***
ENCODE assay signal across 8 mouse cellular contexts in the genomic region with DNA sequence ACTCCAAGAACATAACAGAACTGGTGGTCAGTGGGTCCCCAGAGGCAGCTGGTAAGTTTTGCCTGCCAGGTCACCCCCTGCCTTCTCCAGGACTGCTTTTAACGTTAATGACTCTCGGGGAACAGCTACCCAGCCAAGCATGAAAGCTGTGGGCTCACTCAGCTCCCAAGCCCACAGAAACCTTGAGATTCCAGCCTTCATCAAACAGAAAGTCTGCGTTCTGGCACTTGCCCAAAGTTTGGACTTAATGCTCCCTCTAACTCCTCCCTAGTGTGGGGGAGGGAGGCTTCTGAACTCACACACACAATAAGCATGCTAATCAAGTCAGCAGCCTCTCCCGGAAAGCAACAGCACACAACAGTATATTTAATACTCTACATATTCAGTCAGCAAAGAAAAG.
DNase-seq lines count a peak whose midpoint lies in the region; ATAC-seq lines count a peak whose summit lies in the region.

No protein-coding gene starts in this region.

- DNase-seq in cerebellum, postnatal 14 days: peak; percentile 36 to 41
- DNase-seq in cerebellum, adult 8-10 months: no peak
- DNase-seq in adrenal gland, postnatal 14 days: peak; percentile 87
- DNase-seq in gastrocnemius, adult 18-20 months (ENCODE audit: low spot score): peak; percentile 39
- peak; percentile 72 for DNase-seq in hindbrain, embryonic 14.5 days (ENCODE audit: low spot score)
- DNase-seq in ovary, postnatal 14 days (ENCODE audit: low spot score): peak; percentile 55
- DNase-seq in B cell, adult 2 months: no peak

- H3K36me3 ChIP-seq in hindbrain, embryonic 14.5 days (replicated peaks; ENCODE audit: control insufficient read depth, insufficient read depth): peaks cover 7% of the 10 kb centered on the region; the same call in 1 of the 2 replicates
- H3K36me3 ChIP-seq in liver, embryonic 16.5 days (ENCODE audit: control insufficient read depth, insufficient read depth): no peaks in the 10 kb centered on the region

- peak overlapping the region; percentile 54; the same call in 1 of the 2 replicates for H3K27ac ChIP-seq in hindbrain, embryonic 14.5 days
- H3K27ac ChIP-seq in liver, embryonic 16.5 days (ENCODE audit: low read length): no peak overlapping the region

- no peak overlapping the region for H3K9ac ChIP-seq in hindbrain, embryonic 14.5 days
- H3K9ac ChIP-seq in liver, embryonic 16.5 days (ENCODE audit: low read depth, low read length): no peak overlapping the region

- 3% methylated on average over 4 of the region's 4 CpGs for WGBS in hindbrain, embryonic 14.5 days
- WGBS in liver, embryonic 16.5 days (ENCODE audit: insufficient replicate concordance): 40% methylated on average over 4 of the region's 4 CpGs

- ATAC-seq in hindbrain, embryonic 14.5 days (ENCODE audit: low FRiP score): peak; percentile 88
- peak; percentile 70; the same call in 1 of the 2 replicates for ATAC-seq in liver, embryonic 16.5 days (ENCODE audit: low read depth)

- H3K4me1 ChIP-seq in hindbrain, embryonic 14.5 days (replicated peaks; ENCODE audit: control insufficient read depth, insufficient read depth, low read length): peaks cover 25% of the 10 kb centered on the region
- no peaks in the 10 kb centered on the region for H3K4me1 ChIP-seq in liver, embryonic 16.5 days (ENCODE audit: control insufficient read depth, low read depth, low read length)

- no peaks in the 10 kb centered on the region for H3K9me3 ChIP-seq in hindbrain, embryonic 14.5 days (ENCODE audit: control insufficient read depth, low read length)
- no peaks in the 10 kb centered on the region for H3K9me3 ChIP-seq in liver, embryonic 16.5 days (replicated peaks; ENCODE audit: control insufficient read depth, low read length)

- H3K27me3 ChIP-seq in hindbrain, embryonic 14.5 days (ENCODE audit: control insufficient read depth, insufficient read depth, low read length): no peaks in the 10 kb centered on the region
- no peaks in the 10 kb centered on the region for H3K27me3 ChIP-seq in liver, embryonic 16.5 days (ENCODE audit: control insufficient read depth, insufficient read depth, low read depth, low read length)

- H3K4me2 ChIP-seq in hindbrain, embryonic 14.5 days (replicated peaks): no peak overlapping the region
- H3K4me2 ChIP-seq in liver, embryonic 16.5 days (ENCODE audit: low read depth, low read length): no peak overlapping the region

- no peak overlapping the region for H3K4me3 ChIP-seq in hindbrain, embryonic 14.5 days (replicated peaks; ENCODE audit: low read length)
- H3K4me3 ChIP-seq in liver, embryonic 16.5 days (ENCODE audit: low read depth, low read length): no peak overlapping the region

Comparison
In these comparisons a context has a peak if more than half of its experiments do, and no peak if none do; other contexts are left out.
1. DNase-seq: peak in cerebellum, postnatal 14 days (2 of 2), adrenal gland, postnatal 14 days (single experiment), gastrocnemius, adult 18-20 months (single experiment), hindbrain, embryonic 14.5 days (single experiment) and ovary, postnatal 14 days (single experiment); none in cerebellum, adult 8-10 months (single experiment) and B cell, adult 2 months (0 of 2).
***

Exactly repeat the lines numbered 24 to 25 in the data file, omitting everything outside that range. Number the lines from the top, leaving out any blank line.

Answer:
- no peaks in the 10 kb centered on the region for H3K9me3 ChIP-seq in liver, embryonic 16.5 days (replicated peaks; ENCODE audit: control insufficient read depth, low read length)

- H3K27me3 ChIP-seq in hindbrain, embryonic 14.5 days (ENCODE audit: control insufficient read depth, insufficient read depth, low read length): no peaks in the 10 kb centered on the region